Lothrop’s Opera House (Olympia Theater)
17-27 Pleasant Street
Opened in 1891 as Lothrop’s Opera House, this imposing brick edifice is the oldest surviving theater in the city. Designed by architects Cutting & Forbush, it continued in use as a theatre, being renamed over time the Olympia Theater, Lynch’s Pleasant Theater, Fine Arts Theater, and finally the New Art Cinema. The venue for countless performances and screenings over more than a century, this four-story structure houses retail on the ground floor, with the theater auditorium on the upper floors. A pair of recessed wall panels dominates the center of the Pleasant Street face of the building, topped by matching, elegant semi-elliptical lights.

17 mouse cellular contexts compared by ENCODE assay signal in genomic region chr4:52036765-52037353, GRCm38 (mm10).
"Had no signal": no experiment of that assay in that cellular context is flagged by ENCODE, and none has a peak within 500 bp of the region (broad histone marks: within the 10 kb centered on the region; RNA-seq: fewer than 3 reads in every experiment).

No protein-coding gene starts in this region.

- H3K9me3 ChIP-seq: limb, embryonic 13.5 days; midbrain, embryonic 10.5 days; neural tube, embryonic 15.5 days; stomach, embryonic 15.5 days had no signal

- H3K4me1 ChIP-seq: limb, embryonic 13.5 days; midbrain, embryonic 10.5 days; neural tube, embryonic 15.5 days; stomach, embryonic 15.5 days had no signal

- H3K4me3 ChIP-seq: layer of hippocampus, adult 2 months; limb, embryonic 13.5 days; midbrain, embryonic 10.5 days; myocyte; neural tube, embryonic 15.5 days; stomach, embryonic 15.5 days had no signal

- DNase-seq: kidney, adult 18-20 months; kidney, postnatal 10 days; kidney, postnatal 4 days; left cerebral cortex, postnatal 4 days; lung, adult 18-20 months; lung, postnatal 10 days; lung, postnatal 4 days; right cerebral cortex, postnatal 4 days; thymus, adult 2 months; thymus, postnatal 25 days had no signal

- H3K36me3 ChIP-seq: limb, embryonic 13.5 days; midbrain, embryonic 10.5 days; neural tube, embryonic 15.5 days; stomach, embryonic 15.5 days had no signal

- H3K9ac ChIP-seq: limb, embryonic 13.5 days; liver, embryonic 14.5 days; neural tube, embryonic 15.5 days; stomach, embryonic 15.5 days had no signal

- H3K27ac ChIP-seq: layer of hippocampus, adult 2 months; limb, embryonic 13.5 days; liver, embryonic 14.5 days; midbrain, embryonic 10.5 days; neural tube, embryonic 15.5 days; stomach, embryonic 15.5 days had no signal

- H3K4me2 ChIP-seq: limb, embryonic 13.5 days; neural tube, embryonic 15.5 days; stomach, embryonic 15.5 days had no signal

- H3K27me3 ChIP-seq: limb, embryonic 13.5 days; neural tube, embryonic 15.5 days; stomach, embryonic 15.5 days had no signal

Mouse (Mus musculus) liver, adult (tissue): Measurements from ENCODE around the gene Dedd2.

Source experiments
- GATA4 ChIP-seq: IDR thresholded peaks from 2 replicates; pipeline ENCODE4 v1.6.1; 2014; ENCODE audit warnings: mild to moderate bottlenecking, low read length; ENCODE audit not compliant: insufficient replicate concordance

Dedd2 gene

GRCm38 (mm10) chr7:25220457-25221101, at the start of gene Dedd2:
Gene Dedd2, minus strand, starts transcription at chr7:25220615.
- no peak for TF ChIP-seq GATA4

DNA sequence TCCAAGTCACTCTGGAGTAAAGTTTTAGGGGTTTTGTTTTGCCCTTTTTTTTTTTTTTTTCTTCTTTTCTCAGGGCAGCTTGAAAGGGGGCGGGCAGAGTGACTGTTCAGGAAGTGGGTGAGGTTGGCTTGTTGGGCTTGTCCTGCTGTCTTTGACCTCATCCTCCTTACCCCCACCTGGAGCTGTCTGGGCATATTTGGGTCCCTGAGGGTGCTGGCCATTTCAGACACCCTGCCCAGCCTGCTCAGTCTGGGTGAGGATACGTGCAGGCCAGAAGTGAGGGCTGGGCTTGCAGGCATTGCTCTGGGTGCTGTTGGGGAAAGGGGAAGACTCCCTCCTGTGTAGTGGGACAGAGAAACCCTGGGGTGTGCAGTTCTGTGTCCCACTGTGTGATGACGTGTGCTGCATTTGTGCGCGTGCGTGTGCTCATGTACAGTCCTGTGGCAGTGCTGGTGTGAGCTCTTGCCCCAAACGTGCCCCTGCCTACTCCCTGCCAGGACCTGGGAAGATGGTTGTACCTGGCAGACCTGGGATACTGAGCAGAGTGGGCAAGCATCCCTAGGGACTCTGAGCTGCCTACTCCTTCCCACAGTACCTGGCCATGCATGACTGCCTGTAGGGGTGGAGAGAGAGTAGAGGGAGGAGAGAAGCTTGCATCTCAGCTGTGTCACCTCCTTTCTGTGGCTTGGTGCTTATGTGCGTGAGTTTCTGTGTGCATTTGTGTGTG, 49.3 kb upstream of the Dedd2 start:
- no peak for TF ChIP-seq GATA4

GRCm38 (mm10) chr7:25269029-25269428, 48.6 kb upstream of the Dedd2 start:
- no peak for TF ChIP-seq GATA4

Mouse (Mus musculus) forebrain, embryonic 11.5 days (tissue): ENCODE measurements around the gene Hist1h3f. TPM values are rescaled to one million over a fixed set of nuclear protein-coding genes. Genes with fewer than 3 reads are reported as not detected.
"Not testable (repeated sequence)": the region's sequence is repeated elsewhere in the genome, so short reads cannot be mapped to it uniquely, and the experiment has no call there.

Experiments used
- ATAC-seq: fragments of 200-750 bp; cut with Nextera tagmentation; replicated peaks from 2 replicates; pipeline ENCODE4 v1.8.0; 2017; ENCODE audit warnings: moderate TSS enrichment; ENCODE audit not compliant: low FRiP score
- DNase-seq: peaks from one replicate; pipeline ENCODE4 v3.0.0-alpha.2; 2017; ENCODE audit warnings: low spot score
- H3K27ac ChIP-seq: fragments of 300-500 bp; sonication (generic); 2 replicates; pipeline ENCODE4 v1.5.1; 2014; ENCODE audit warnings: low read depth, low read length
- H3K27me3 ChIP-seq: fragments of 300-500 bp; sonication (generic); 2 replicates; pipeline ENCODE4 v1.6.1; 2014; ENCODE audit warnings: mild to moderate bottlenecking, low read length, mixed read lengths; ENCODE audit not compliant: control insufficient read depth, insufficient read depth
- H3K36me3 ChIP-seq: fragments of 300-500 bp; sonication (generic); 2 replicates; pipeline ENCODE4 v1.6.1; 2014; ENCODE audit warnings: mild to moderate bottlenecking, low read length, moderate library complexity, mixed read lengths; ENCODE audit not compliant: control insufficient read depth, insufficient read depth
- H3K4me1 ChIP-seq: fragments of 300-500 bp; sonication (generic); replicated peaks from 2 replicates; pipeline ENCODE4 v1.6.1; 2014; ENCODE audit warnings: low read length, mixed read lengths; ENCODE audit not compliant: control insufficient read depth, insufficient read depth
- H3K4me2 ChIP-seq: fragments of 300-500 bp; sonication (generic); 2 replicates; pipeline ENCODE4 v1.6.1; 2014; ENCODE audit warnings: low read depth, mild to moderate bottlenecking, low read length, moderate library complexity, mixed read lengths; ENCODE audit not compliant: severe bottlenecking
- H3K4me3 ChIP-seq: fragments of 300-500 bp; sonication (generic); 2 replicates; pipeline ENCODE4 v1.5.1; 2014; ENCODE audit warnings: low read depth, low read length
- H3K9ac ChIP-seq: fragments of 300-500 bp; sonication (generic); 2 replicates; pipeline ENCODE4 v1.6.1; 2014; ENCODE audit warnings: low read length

The severe, asymmetrical design of the building’s yellow/brown Roman brick façade is characteristic of 19th theatre architecture. The high quality of its materials and construction reflect its turn-of-the-20th-century date of construction. The building’s plain exterior hides the fading charm of the theater’s original interior plaster work and surviving decorative painting found on its 126-year-old ceiling. The building is included in a district listed on the National Register of Historic Places – one of the city’s few downtown rows preserving its original urban density and integrity.
Shuttered in January 2006, the theater remains vacant, while retail activity has continued in its’ modified storefronts. Recently included in the Worcester Redevelopment Authority’s Downtown Urban Revitalization Plan as a potential “Building to be Demolished,” Worcester’s oldest remaining theater is in potential danger. The building appeared on the 2016 Preservation Worcester Most Endangered Structures List.